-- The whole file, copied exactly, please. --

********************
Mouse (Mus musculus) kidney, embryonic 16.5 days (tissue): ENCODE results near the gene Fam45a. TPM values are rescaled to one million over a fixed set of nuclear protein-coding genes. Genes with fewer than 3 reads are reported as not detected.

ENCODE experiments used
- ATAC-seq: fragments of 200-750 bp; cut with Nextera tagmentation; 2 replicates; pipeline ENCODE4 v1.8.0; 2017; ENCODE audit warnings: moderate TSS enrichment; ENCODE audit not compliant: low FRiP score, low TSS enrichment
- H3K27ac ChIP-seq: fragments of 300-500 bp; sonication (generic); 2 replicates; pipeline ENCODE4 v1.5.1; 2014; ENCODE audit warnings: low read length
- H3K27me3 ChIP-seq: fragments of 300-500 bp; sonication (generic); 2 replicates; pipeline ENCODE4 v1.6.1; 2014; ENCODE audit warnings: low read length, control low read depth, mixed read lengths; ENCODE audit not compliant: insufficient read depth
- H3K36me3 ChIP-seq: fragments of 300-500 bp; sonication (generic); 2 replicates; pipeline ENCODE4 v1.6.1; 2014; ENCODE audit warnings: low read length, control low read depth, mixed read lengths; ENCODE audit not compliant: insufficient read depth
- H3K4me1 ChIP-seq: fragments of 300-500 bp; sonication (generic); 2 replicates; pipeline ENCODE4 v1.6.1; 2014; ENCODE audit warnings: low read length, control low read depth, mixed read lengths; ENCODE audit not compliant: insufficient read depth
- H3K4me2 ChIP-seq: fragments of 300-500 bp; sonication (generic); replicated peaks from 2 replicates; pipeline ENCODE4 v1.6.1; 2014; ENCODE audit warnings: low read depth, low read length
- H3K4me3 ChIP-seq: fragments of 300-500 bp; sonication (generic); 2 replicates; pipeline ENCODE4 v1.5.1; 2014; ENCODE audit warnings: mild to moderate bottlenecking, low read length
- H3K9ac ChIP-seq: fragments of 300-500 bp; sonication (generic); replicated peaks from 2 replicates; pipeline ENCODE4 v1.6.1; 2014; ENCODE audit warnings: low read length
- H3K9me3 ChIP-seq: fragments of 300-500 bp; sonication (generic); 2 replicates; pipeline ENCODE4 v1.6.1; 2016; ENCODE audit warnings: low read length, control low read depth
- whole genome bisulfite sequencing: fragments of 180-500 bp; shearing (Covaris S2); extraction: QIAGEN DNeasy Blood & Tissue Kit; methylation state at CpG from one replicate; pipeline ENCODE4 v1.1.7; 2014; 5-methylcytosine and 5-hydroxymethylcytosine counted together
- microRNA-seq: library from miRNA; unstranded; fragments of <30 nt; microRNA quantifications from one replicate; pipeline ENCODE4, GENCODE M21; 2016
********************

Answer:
Mouse (Mus musculus) kidney, embryonic 16.5 days (tissue): ENCODE results near the gene Fam45a. TPM values are rescaled to one million over a fixed set of nuclear protein-coding genes. Genes with fewer than 3 reads are reported as not detected.

ENCODE experiments used
- ATAC-seq: fragments of 200-750 bp; cut with Nextera tagmentation; 2 replicates; pipeline ENCODE4 v1.8.0; 2017; ENCODE audit warnings: moderate TSS enrichment; ENCODE audit not compliant: low FRiP score, low TSS enrichment
- H3K27ac ChIP-seq: fragments of 300-500 bp; sonication (generic); 2 replicates; pipeline ENCODE4 v1.5.1; 2014; ENCODE audit warnings: low read length
- H3K27me3 ChIP-seq: fragments of 300-500 bp; sonication (generic); 2 replicates; pipeline ENCODE4 v1.6.1; 2014; ENCODE audit warnings: low read length, control low read depth, mixed read lengths; ENCODE audit not compliant: insufficient read depth
- H3K36me3 ChIP-seq: fragments of 300-500 bp; sonication (generic); 2 replicates; pipeline ENCODE4 v1.6.1; 2014; ENCODE audit warnings: low read length, control low read depth, mixed read lengths; ENCODE audit not compliant: insufficient read depth
- H3K4me1 ChIP-seq: fragments of 300-500 bp; sonication (generic); 2 replicates; pipeline ENCODE4 v1.6.1; 2014; ENCODE audit warnings: low read length, control low read depth, mixed read lengths; ENCODE audit not compliant: insufficient read depth
- H3K4me2 ChIP-seq: fragments of 300-500 bp; sonication (generic); replicated peaks from 2 replicates; pipeline ENCODE4 v1.6.1; 2014; ENCODE audit warnings: low read depth, low read length
- H3K4me3 ChIP-seq: fragments of 300-500 bp; sonication (generic); 2 replicates; pipeline ENCODE4 v1.5.1; 2014; ENCODE audit warnings: mild to moderate bottlenecking, low read length
- H3K9ac ChIP-seq: fragments of 300-500 bp; sonication (generic); replicated peaks from 2 replicates; pipeline ENCODE4 v1.6.1; 2014; ENCODE audit warnings: low read length
- H3K9me3 ChIP-seq: fragments of 300-500 bp; sonication (generic); 2 replicates; pipeline ENCODE4 v1.6.1; 2016; ENCODE audit warnings: low read length, control low read depth
- whole genome bisulfite sequencing: fragments of 180-500 bp; shearing (Covaris S2); extraction: QIAGEN DNeasy Blood & Tissue Kit; methylation state at CpG from one replicate; pipeline ENCODE4 v1.1.7; 2014; 5-methylcytosine and 5-hydroxymethylcytosine counted together
- microRNA-seq: library from miRNA; unstranded; fragments of <30 nt; microRNA quantifications from one replicate; pipeline ENCODE4, GENCODE M21; 2016